How to create your perfect To Do list
I completely missed the deadline for submitting this blog to my brother for our website. I feel so bad. Nate has been working hard to produce this cool helpful property website. Unfortunately I have been so overloaded with renovations and paperwork, so when I have a spare hour before bed, I am too tired to think.
Writing about my tiredness from overload, has made me realise that perhaps I have been not working as efficiently as I can. If I did then this deadline mishap would not happen. So the topic I want to explore today is ‘How can I manage my time more effectively?’
In order to write this blog I have had to do some analysing. Analysing the days when I have been most productive, most organised, had consistent energy levels, and what actions I took to achieve that state.
One of the small actions I take on my most productive days is writing a To Do List (while listening to Heather Small’s Proud). Originally, I forced myself to do this every day. If I am being honest, some days I completely failed due to cba (can’t be arsed) syndrome.
However, I persevered though the laziness and kept believing I could make writing To Do Lists a habit. Now, writing a To Do List in the morning is like an addiction. I freak out if I can’t find my pen or notepad because I am so desperate to get all the things I need to do out my head ASAP!
Step 1: Start with the end in mind
I start the day by thinking “What do I need to do to allow me to me sit back in my chair at the end of the day and feel good?” Feel good knowing I made the best use of my time. Then I value my time to relax at the end of the day more because I feel I have earned it. If I feel I have earned something, it is that much more enjoyable to receive.
Whereas days when I feel as though I haven’t made the most of my time, I choose to work late. Whenever I work late my work is usually sloppy and unfocused. However, I don’t want to tear myself away from the laptop and relax because I feel I haven’t deserved it. So I continue being inefficient. I produce sub-standard work until the early hours of the morning till I fight to keep my eyelids open. Only then do I tear myself away and go to bed.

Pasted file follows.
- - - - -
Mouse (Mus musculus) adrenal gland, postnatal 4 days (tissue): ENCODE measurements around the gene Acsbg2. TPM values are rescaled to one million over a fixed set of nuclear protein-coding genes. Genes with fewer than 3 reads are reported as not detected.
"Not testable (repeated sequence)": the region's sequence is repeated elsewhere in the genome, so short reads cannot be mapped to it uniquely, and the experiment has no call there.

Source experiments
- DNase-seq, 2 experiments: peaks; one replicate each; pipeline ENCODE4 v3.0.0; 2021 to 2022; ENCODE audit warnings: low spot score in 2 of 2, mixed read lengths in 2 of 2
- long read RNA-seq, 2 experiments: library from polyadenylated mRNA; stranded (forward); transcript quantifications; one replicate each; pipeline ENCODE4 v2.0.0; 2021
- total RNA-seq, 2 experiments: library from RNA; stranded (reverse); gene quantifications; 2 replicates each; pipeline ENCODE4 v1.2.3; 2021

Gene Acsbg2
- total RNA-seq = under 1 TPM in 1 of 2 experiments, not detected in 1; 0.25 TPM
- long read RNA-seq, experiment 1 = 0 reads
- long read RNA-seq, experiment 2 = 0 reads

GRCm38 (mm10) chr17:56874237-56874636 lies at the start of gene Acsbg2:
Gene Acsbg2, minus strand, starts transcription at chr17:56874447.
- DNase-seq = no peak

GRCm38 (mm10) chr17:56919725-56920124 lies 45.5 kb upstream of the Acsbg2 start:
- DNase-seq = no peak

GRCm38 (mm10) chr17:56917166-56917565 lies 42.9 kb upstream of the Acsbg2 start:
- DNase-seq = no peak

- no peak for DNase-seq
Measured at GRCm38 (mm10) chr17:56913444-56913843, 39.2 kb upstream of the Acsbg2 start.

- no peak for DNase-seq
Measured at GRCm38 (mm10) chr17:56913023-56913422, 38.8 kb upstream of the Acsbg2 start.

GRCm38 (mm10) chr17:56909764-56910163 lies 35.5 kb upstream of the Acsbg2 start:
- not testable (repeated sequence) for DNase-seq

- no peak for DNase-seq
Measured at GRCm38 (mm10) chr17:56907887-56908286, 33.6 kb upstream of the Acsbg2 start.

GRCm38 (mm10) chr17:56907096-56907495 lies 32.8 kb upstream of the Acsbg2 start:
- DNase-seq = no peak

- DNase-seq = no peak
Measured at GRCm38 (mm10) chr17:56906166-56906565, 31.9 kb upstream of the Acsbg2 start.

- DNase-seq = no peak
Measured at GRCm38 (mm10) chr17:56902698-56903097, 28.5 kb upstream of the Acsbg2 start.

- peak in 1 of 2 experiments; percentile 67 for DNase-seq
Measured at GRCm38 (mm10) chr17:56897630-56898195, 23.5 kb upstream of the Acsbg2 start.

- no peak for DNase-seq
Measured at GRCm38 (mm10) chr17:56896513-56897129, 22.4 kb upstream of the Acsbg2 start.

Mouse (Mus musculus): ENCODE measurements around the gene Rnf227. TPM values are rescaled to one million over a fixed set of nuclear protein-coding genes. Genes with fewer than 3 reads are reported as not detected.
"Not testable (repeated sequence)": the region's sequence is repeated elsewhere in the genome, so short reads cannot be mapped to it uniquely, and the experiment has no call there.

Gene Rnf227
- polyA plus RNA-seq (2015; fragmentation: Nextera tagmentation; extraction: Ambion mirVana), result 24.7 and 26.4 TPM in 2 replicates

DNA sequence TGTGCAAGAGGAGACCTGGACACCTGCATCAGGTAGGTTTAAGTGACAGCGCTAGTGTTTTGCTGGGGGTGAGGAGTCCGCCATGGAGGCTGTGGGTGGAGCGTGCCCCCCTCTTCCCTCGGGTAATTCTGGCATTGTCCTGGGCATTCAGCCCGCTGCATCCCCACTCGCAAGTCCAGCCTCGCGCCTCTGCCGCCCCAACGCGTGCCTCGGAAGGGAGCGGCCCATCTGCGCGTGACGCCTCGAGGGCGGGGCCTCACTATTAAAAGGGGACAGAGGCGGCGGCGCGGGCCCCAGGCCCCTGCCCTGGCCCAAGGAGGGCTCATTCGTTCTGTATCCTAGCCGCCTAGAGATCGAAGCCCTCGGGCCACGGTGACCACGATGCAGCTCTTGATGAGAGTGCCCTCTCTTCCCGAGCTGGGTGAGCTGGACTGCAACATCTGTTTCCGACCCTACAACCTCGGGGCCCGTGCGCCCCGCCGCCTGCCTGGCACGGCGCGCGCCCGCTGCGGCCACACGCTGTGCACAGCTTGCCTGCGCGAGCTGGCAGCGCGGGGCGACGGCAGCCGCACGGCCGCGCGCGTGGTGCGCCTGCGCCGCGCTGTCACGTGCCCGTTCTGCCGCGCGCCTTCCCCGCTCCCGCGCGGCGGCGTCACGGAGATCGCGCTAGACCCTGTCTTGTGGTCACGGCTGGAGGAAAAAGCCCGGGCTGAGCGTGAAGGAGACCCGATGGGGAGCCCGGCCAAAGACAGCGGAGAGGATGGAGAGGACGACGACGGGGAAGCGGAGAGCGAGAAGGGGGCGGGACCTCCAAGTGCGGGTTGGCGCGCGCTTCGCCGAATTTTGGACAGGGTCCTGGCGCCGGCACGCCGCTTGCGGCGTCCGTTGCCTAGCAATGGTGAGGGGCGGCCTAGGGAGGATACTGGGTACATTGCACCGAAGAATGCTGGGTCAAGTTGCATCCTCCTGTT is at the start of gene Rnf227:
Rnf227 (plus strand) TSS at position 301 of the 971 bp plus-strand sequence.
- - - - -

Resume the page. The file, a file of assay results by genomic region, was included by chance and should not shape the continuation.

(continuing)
If I feel I have procrastinated or wasted my time I get so angry and frustrated at myself. Which is kind of funny (HA HA) because I am the one who is actively making the choice to waste my time.
So, I work backwards. What do I want to have achieved with my day? And therefore, what do I need to do today? Whatever that is I write it down and make a To Do List. For me, I HAVE to write tasks down for several reasons:
- I forget them otherwise.
- Putting my thoughts on paper helps me clear space in my mind to focus on the task in hand. Focused work allows me to complete tasks quicker and to a higher standard.
- I absolutely adore ticking things off lists!
The song Proud serves as a good reminder of what I want to achieve (feeling proud of my day) and pumps me up to write my To Do List. Knowing I will get that sense of satisfaction at the end of the day, motivates me to start my To Do List, no matter how grueling I perceive some of the tasks. I have other little techniques I use if I need more motivation to get on with my tasks and I will cover those in a future blog.
Step 2: “Does it need to be done today?”
So I finally got into the habit of writing a To Do List every day. Which has definitely increased my productivity, however, some days I was still left a little unsatisfied. But, how could this be? I have a To Do List!
I went to seek advice from my mentor (aka Dad). He explained the importance of prioritising my tasks. Even though I ticked off lots of tasks on my To Do List, they were all small unimportant things. The bigger, more pressing tasks remained undone. The pressure of still needing to complete them was the reason the felt unsatisfied, like I still had a weight on my shoulders.
Dad taught to ask myself a very helpful question “Does that task need to be done today?” If yes, I put a star next to it to symbol it is a priority task. If no, then I will get to it when I get to it.
This one little question has saved me a lot of stressing! Just because something is on my To Do List, it doesn’t mean it has to get done today. I can roll it over to tomorrow.
My original thinking was “I have to complete everything on my To Do List and only then am I allowed to go to bed”. I’m such a nutter, why did I allow my To Do List to rule my life?
The truth behind To-Do lists
Whilst it seems like the purpose of writing my To Do Lists is to get as much productive work done as possible, the real purpose is to help me have a feeling of satisfaction. I love the feeling of reflecting back on my day knowing I utilised every second of the day I have been blessed with. That feeling inspires so much joy.
I believe one of the things we should focus on while living on this planet is feeling good. Doing things that make us feel good. If we do things that don’t enable us to have feel positive we should really ask “what on earth am I are doing with my life?”
Writing a To Do List helps you stay focused, prioritise and increases the ‘thinking space’ in your brain, allowing you to think quicker and more creatively.
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